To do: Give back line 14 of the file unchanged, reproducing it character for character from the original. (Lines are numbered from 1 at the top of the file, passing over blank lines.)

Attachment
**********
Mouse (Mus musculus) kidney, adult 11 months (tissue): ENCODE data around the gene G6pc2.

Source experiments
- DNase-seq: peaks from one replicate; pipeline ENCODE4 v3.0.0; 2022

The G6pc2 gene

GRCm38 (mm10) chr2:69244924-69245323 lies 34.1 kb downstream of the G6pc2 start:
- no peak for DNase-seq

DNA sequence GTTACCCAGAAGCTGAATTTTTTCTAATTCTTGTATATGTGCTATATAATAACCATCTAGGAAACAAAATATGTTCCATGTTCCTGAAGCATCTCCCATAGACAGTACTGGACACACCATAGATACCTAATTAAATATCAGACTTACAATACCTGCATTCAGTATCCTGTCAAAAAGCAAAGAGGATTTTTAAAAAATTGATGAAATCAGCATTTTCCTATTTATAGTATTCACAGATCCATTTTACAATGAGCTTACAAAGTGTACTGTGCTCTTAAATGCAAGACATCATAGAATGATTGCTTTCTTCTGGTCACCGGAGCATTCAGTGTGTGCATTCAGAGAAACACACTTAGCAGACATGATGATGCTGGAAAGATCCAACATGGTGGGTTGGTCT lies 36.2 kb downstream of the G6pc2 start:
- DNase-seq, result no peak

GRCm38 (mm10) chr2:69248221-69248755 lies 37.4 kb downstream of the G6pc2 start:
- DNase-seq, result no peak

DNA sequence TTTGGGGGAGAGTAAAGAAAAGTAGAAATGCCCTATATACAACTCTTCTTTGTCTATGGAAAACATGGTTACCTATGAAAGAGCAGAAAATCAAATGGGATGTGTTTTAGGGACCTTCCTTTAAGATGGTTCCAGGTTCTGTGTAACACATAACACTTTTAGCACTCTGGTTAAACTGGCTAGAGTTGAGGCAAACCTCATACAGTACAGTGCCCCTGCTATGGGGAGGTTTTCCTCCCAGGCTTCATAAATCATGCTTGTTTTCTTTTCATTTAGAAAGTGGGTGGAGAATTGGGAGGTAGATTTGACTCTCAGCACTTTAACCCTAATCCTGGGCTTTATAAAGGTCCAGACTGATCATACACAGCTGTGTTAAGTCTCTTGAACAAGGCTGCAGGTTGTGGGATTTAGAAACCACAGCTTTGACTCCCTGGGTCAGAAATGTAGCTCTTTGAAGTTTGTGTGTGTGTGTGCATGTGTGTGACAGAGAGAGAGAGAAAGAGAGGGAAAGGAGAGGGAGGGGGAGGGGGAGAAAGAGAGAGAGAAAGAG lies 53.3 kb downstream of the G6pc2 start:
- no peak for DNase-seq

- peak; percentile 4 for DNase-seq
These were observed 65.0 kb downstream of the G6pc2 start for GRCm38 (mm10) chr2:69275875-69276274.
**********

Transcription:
These were observed 65.0 kb downstream of the G6pc2 start for GRCm38 (mm10) chr2:69275875-69276274.